Batish had previously worked on probes that "flash" each RNA into a single cell as a single bright spot under the fluorescence microscope to understand how biological systems work at the cellular level. She adapted this method to differentiate circular RNA from its linear RNA counterpart using a color combination method.

"Basically, it's like creating a pearl pattern on a necklace, say, the RNA we work with contains red. We know that circular RNA is just a closed circle of green beads We add probes for both red and green beads and then image them under a fluorescence microscope, "said Batish. "If we see a signal for red and green in the same place that appears in the sample as yellow (combination of green and red), we know that it is linear RNA, and if it does not have red, it must be circular RNA. "

Using this method, they were able to simultaneously visualize linear and circular RNA in a single cell.

"This is the first time that we have realized that RNA with the same genetic sequence can sometimes play two roles Englisch: bio-pro.de/en/region/stern/magazine/…2/index. This is both a cancer oppressor and a cancer enhancer, and this role reversal is at the RNA level, "Batish said. "The identification of this new genetic entity provides new opportunities to understand the genetics of cancer and the role of circRNA in cancer biology." be able to develop treatment protocols to clearly address the circular RNA, but leave the linear RNA alone. This could provide a way to target it to prevent the circular RNA from eliminating the cancer-suppressing effect in the body.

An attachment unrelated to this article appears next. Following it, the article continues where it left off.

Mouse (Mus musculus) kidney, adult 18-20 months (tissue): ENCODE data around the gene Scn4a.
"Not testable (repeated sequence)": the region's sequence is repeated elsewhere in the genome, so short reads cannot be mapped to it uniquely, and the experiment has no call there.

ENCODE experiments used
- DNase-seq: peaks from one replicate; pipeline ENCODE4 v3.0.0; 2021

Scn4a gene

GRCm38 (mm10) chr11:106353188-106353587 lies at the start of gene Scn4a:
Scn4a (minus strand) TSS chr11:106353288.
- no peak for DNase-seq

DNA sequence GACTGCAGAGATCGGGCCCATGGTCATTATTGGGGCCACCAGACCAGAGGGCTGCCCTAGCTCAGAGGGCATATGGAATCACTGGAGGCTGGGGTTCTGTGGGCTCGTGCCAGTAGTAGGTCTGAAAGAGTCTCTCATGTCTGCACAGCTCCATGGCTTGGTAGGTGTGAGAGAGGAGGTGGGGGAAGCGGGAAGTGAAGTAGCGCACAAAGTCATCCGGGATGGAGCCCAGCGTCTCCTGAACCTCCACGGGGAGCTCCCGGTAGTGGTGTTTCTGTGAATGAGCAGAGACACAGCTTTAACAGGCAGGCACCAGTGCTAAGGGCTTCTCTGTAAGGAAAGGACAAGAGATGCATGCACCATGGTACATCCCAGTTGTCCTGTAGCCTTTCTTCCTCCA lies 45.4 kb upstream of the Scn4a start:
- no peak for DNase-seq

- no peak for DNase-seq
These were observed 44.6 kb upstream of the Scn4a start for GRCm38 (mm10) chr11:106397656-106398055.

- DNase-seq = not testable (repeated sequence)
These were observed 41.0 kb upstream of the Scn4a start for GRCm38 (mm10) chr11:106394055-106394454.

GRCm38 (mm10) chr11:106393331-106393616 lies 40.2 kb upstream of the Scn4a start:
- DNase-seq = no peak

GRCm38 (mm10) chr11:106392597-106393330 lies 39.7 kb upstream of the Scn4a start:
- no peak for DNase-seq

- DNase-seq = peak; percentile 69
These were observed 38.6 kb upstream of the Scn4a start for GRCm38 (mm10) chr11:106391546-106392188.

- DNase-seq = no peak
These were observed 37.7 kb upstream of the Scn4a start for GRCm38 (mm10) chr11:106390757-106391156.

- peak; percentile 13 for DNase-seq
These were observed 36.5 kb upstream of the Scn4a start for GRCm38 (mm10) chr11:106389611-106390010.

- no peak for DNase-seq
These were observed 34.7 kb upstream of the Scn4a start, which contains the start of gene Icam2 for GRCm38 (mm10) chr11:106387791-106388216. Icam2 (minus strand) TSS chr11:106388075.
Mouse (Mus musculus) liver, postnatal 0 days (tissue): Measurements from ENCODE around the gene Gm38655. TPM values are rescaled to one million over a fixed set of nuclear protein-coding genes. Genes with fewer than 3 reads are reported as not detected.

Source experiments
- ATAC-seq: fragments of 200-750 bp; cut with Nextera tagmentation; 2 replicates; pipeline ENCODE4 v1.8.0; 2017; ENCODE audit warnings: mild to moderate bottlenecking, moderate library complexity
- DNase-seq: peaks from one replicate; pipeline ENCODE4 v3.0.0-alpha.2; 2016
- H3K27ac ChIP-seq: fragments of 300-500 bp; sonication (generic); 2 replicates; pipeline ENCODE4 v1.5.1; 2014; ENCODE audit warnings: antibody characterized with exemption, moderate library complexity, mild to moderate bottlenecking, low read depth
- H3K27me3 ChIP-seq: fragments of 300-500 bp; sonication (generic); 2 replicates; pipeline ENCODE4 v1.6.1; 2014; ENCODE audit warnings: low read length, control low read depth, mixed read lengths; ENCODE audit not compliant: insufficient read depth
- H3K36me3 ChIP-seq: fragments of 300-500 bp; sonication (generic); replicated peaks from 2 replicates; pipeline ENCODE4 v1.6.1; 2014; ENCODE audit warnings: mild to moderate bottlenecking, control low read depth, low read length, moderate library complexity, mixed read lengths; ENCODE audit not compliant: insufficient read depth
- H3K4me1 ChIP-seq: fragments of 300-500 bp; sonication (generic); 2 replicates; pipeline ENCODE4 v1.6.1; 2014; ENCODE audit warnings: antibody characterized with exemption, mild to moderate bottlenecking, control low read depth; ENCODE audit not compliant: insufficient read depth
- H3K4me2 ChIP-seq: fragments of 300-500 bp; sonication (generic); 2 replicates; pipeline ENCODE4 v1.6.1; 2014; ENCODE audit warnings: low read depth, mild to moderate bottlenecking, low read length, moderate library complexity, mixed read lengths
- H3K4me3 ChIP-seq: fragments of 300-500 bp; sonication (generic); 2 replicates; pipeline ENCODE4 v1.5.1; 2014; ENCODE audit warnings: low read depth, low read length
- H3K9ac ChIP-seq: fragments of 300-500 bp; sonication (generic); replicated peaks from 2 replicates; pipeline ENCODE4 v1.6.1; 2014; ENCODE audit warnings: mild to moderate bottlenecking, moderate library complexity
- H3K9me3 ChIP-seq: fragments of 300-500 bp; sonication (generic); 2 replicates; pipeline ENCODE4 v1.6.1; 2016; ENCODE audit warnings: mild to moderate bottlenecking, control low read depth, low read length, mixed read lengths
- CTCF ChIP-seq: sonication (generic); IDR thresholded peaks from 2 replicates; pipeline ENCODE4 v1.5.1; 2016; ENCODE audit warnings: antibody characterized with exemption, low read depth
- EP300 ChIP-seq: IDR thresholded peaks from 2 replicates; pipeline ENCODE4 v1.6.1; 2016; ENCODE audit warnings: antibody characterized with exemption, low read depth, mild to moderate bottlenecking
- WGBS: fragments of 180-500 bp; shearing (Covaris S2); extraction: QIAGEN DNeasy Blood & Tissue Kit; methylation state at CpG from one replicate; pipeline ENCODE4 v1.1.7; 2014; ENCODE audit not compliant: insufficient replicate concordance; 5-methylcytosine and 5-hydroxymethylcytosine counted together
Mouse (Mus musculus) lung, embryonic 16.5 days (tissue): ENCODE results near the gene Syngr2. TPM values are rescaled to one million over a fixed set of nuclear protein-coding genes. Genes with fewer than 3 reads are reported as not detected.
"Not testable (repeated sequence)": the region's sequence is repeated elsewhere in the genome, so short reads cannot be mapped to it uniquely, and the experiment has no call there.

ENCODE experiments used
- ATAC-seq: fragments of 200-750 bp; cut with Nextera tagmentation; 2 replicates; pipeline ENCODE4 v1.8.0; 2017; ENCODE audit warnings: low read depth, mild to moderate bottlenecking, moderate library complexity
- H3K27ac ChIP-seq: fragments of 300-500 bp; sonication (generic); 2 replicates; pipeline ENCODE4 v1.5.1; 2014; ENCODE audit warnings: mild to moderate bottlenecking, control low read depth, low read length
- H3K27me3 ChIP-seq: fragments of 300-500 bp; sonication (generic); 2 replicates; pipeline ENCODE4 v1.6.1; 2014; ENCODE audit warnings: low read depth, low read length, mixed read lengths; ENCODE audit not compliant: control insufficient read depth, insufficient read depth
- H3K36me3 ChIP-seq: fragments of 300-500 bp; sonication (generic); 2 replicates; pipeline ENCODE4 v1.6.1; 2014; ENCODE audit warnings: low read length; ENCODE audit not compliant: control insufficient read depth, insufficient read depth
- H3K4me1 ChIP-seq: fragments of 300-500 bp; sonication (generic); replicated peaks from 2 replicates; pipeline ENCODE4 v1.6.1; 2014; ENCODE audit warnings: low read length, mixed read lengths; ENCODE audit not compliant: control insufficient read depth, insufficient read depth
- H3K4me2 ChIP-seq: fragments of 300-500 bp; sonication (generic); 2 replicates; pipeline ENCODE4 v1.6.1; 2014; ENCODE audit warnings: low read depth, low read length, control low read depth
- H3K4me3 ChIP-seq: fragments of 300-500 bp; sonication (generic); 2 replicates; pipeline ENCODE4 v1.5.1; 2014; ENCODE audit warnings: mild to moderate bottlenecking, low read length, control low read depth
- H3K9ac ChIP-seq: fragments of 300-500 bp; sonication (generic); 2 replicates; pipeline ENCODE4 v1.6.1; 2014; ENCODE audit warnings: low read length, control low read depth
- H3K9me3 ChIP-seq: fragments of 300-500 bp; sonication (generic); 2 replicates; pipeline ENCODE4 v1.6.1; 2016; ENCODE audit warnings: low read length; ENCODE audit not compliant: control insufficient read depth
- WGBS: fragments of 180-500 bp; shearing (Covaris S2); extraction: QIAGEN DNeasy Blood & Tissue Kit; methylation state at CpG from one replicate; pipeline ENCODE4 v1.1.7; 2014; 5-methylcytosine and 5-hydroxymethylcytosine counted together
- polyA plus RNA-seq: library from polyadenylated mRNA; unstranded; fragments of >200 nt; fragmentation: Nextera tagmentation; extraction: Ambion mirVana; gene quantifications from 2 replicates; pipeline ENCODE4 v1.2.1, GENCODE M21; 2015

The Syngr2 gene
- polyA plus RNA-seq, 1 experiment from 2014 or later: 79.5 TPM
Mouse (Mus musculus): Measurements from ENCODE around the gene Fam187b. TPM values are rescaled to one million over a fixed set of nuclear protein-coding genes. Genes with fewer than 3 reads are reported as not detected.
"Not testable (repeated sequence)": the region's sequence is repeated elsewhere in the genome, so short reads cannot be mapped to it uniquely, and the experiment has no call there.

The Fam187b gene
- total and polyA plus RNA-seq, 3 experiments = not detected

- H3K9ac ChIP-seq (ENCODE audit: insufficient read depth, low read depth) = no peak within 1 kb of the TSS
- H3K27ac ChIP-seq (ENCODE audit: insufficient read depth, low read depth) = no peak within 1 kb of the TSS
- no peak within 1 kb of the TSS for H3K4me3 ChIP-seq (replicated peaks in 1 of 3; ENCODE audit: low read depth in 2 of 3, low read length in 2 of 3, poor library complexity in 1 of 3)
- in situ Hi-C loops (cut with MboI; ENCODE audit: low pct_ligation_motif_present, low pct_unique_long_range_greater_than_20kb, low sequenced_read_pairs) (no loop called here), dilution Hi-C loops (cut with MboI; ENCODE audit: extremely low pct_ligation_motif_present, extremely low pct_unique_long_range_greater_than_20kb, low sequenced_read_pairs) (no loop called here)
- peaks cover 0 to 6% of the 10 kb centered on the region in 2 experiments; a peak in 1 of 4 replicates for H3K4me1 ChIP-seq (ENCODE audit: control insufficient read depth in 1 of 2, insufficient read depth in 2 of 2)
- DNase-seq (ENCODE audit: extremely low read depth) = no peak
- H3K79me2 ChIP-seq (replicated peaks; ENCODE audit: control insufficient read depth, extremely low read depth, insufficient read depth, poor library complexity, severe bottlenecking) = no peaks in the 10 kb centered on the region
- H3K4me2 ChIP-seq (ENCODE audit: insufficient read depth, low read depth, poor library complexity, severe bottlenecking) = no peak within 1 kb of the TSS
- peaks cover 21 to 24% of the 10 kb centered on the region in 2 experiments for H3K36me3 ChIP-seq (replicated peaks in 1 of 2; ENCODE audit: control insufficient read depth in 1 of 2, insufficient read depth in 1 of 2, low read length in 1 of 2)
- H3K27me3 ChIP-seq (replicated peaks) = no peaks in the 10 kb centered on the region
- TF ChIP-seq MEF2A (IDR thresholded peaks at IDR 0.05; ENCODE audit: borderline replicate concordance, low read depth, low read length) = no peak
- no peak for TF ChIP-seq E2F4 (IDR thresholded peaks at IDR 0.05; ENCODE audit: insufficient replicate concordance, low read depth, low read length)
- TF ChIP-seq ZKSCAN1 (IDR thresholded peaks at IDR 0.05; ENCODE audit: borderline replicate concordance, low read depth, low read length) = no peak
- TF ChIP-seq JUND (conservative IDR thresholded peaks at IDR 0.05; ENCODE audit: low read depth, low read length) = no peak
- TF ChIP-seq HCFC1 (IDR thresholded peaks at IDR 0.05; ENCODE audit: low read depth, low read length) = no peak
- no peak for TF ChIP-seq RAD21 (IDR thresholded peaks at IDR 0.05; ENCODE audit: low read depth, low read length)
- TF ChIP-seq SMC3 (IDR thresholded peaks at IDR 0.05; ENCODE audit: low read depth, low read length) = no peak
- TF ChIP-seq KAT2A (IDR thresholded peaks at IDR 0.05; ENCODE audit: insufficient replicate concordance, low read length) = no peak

Molecular biologists reveal new insights into tumor progression.
UD molecular biologist Mona Batish labels each of the RNA found in the Hs5 cells with various probes, shown here as dots, which illuminate under a fluorescence microscope. Credit: University of Delaware

So what's next for Batish?

While this research focused on connective tissue and soft tissue tumors or diseases such as mesenchymal tumors, Batish said that the technique developed in their laboratory could be applied to any cancer, because every cancer is circular RNA.

Batish plans experiments to see if what they have observed at the cellular level also occurs in tissue samples. The study of this expression in both healthy and diseased tissue would help her better understand the biosignature of circular RNA.

"If we can show that it persists in samples that are left out and not treated properly, this has a real value. This is because the circular RNA is expressed differently, which means that my lung has a different circular RNA is expressed as my brain and other tissues or organs, "said Batish.

If you look at the circular RNAs that a person has, you may be able to use these cancer markers to identify what type of cancer a person has instead of sending the patient to imaging or other tests. "

Batish also wants to to investigate whether tumor-borne circular RNA is present in cell signaling molecules known as extracellular vesicles, describing these vesicles as letters, FedEx packets that assemble and deliver cells to neighboring cells to tell them what's nearby There are packets that tell neighboring cells that everything is alright in their cell, and at the same time create a microenvironment in which the cancer can grow, "she said.

Because each cancer starts with a single cell, Batish wants to explore the role of circular RNA. Play in this message. It could be a way to understand how cell-to-cell communication is used by tumor cells.

She also wants to develop tools for live imaging of circular RNA in cells. In collaboration with Jeff Caplan, director of the Bio-Imaging Center at the Delaware Biotechnology Institute, Batish is exploring ways to insert a "tracking device" into the cell to track the signal in real time as a circular. RNA is formed.

"That would be really groundbreaking if we can do it," Batish said.


Promising circular RNA as a cancer biomarker


Further information:
Jlenia Guarnerio et al. Intragene antagonistic roles of protein and circRNA in tumorigenesis, Cell Research (2019). DOI: 10.1038 / s41422-019-0192-1

Provided by
University of Delaware




Quote :
Molecular Biologists Unveil New Findings on Tumor Progression (2019, September 12)
retrieved on September 13, 2019
from https://phys.org/news/2019-09-molecular-biologists-reveal-insights-tumor.html